BoP deficit hits $1.82 billion in July


The country’s balance of payments (BoP) position remained in a deficit for a fourth straight month in July, as more dollars flowed out of the country to pay for the government’s foreign debt.

Data released by the Bangko Sentral ng Pilipinas (BSP) on Friday showed the BoP deficit widened to $1.819 billion in July, a turnaround from the $642 million surplus in the same month last year.

This is also the widest deficit posted in 17 months or since $2.019 billion in February 2021. The July deficit is also higher than the $1.574 billion gap in June.

“The BoP deficit in July 2022 reflected outflows arising mainly from the National Government’s (NG) foreign currency withdrawals from its deposits with the BSP to settle its foreign currency debt obligations and pay for its various expenditures,” the BSP said in a statement.

The BoP measures the country’s transactions with the rest of the world at a given time. A deficit means more funds fled the economy than what went in, while a surplus shows that more money entered the Philippines.

In the first seven months of the year, the BoP deficit widened to $4.920 billion, from the $1.297 billion deficit in the same period in 2021.

“Based on preliminary data, this cumulative BoP deficit reflected the widening trade in goods deficit,” the central bank said.

The trade deficit for January-June 2022 reached $29.793 billion, up from the $17.953 billion deficit posted in the same period last year, preliminary data from the Philippine Statistics Authority’s (PSA) showed.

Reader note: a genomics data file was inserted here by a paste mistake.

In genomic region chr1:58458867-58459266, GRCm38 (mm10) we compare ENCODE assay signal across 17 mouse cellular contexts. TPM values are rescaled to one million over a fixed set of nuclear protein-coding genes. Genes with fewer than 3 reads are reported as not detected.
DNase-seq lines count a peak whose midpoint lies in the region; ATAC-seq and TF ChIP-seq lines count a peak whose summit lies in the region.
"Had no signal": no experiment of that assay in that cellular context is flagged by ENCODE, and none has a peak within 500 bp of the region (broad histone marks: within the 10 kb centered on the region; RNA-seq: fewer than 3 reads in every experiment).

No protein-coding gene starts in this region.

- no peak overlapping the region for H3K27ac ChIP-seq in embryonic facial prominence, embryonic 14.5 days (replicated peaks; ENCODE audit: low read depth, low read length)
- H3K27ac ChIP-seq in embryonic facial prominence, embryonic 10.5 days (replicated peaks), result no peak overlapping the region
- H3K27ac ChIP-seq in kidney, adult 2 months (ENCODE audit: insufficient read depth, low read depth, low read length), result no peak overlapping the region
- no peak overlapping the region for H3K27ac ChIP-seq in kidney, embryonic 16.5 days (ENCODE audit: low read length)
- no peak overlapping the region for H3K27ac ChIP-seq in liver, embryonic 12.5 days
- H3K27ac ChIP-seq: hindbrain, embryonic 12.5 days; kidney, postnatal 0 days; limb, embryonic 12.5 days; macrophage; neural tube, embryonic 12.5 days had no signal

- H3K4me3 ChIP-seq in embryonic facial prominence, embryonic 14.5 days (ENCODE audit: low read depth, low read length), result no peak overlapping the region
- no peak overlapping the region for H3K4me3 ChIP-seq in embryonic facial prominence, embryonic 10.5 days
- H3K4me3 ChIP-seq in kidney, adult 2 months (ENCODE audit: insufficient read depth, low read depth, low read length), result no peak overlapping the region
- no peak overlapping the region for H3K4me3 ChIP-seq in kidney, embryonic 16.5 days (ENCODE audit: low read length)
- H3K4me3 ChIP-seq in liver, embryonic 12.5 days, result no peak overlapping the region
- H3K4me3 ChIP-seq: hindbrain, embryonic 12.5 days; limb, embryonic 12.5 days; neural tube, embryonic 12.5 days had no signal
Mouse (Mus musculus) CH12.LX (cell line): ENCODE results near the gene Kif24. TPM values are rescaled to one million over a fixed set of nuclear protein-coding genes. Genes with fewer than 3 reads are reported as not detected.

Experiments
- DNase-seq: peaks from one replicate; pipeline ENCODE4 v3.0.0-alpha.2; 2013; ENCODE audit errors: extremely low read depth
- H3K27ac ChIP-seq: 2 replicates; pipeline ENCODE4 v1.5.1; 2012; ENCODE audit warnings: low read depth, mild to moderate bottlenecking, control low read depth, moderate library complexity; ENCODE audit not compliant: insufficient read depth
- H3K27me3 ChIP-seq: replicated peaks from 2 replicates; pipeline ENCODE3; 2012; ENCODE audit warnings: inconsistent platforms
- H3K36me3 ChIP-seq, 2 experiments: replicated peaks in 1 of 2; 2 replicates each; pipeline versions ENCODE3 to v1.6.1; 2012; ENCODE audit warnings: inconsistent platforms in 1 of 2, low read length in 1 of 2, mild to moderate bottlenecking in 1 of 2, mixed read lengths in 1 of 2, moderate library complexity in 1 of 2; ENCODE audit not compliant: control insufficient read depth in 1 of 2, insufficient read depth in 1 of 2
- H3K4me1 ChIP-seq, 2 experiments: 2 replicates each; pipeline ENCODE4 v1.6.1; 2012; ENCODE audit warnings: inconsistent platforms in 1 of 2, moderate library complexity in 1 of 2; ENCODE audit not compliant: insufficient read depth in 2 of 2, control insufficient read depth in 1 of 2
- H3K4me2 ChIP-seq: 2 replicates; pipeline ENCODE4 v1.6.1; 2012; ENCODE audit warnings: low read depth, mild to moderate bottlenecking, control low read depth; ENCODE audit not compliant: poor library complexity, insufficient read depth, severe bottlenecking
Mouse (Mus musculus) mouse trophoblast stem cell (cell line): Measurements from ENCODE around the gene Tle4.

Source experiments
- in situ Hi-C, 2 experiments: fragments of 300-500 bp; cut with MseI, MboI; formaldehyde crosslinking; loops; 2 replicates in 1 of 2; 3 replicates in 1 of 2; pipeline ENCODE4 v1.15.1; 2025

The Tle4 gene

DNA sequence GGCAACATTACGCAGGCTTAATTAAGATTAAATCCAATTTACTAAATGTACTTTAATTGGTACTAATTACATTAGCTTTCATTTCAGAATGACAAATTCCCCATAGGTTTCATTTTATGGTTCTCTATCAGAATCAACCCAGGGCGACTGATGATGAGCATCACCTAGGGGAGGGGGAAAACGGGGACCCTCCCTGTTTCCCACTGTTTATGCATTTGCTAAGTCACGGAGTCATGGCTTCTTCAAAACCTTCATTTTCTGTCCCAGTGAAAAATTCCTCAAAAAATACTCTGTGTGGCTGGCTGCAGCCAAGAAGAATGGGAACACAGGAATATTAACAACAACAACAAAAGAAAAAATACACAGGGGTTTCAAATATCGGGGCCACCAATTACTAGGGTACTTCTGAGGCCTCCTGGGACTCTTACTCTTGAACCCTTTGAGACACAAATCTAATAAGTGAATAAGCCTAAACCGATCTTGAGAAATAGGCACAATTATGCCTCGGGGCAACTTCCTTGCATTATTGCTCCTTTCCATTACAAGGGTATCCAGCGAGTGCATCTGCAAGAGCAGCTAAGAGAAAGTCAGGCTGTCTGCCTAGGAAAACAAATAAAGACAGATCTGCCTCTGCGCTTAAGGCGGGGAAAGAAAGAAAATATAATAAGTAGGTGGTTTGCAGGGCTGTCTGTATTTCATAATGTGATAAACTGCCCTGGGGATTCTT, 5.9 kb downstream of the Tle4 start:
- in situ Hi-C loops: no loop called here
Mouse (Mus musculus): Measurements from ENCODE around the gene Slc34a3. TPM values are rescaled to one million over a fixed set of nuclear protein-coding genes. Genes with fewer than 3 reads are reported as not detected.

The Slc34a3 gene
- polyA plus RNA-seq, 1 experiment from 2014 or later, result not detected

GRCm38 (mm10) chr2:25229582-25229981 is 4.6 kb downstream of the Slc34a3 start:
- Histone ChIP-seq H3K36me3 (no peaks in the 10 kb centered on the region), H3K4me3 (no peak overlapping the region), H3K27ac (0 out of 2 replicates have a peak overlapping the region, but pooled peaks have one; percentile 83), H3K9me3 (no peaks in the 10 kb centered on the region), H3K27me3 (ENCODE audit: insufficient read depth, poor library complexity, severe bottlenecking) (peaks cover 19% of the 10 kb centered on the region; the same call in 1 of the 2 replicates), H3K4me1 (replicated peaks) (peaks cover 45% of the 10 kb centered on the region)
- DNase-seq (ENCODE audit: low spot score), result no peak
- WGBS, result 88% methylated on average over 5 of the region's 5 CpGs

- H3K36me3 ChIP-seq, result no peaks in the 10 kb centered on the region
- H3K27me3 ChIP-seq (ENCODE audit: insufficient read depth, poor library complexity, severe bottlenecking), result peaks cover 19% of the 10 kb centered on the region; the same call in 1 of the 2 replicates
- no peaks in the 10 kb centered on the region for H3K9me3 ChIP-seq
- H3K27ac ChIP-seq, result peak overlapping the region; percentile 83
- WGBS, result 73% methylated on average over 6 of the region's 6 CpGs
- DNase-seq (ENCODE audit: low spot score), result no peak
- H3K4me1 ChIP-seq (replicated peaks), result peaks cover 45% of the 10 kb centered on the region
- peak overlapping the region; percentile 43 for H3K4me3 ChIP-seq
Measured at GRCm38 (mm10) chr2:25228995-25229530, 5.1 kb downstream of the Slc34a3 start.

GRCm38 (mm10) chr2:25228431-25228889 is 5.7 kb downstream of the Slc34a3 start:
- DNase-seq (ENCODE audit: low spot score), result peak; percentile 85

The central bank also noted that this BoP position reflects the final gross international reserves (GIR) level of $99.8 billion as of end-July, 1.09% lower than the $100.9 billion as of end-June.

“Nonetheless, the latest GIR level represents a more than adequate external liquidity buffer equivalent to 8.3 months’ worth of imports of goods and payments of services and primary income,” the BSP said.

“Specifically, it ensures availability of foreign exchange to meet balance of payments financing needs, such as for payment of imports and debt service, in extreme conditions when there are no export earnings or foreign loans.”

The GIR can also cover up to 7.2 times the country’s short-term external debt based on original maturity and 4.6 times based on residual maturity.

“Short-term debt based on residual maturity refers to outstanding external debt with original maturity of one year or less, plus principal payments on medium- and long-term loans of the public and private sectors falling due within the next 12 months,” the central bank said.

China Banking Corp. Chief Economist Domini S. Velasquez said the BoP deficit may narrow slightly in the next few months, as global commodity prices subside.

“Downside risks to BoP is that lower import prices will be challenged by anemic growth in exports as global growth slows. Additionally, as the national government pays off its foreign currency debt and shifts to domestic sources, additional withdrawals are likely,” Ms. Velasquez said.

Earlier, the Monetary Board revised its BoP deficit forecast to $6.3 billion, or equivalent to -1.5% of gross domestic product (GDP), higher than the previous projection of a $4.3 billion gap (-1% of GDP).

The BSP also projected a wider current account deficit at $19.1 billion (-4.6% of GDP) this year, from $16.3 billion (-3.8% of GDP) previously.

The country’s GIR is expected to hit $105 billion by end-2022 and $106 billion by end-2023, lower than the March projections of $108 billion and $109 billion, respectively. – Keisha B. Ta-asan